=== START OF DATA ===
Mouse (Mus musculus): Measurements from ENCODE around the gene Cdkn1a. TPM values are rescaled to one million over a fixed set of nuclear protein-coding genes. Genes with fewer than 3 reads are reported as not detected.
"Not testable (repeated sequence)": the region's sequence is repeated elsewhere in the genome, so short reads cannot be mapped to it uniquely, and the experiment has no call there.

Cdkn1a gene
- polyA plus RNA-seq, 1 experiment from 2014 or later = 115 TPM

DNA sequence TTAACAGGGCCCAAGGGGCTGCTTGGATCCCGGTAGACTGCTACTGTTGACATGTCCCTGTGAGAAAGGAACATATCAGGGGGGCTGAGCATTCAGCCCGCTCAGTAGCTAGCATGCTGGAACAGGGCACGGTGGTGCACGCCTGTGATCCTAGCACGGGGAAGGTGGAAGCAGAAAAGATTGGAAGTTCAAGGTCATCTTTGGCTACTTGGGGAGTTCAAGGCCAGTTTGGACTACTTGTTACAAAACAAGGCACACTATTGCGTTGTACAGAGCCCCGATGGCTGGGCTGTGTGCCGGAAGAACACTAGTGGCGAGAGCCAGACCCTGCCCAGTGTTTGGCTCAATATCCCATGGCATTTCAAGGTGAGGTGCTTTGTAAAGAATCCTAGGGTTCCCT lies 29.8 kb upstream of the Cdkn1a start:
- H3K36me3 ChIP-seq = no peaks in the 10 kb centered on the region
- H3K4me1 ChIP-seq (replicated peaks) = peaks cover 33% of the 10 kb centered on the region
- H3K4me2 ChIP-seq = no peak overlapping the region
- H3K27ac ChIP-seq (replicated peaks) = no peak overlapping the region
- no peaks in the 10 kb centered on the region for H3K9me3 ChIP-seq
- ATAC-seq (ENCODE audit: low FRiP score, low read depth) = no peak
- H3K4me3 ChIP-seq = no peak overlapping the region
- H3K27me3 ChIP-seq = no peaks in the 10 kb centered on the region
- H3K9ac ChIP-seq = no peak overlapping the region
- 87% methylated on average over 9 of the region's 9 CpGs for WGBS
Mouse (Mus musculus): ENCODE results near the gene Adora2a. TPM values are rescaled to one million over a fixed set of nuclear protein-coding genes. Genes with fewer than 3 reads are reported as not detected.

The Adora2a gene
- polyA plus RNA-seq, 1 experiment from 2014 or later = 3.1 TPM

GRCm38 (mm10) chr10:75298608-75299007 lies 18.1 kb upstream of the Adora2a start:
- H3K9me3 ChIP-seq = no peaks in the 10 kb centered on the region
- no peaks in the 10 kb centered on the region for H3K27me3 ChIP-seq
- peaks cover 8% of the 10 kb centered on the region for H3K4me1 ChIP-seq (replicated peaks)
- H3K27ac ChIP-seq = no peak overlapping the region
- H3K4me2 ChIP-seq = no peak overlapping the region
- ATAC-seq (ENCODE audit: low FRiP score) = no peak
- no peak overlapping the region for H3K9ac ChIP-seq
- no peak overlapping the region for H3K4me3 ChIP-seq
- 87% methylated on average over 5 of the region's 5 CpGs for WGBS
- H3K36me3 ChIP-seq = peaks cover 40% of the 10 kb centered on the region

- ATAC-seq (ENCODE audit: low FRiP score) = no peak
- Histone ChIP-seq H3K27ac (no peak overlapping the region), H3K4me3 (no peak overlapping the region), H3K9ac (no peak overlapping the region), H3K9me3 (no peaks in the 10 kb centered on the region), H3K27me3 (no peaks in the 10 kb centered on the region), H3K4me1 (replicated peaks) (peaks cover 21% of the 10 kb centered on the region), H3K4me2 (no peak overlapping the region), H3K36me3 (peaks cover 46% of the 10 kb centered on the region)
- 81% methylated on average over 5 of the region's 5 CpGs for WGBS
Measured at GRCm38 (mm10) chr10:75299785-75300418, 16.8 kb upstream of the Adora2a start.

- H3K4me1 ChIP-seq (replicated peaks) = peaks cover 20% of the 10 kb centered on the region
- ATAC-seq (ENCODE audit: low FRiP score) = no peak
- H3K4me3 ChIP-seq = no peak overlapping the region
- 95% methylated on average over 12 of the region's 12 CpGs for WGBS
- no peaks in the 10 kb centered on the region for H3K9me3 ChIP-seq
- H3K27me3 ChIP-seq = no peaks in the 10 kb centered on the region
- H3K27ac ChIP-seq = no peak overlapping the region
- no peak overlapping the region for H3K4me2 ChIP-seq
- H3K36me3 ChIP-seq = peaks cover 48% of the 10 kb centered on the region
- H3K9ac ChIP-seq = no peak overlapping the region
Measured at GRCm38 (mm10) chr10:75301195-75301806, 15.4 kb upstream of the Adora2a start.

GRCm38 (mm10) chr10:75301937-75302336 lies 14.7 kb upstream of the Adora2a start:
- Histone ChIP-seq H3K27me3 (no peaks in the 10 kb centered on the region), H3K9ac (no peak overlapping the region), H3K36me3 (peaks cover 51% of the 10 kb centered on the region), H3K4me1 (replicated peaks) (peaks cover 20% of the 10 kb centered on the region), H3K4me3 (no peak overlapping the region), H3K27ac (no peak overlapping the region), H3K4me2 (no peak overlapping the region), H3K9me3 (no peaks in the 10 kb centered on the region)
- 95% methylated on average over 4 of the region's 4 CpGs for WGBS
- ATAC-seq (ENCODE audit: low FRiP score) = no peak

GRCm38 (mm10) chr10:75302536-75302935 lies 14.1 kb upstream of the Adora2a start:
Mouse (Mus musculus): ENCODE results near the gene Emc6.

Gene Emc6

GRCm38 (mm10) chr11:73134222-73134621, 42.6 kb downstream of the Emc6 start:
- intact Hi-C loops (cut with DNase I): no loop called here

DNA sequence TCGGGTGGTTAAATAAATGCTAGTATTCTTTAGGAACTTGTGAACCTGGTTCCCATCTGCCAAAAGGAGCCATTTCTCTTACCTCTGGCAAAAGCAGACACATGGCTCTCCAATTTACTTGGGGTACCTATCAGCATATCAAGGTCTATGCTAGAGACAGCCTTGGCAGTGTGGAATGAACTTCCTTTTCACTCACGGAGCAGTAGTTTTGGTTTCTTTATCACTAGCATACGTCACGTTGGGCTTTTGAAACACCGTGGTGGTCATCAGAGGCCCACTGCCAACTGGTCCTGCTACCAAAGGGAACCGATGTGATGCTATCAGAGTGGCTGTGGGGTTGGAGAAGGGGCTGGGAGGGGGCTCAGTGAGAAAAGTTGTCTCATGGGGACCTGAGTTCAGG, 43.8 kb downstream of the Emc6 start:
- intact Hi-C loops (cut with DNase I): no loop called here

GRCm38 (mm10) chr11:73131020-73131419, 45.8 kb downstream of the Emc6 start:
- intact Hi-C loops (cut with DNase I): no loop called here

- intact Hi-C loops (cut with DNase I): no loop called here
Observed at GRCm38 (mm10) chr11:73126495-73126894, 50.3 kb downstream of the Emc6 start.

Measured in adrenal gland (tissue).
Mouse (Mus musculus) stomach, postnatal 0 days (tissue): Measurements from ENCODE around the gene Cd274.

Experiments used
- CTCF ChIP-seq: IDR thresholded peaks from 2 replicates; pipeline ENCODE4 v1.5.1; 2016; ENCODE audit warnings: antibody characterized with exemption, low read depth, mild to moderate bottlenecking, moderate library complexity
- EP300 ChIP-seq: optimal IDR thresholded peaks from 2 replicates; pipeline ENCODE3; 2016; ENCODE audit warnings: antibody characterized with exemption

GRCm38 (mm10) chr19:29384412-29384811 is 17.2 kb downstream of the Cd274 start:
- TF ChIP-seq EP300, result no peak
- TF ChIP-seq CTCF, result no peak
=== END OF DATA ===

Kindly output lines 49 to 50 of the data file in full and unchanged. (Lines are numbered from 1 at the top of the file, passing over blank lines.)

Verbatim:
GRCm38 (mm10) chr10:75302536-75302935 lies 14.1 kb upstream of the Adora2a start:
Mouse (Mus musculus): ENCODE results near the gene Emc6.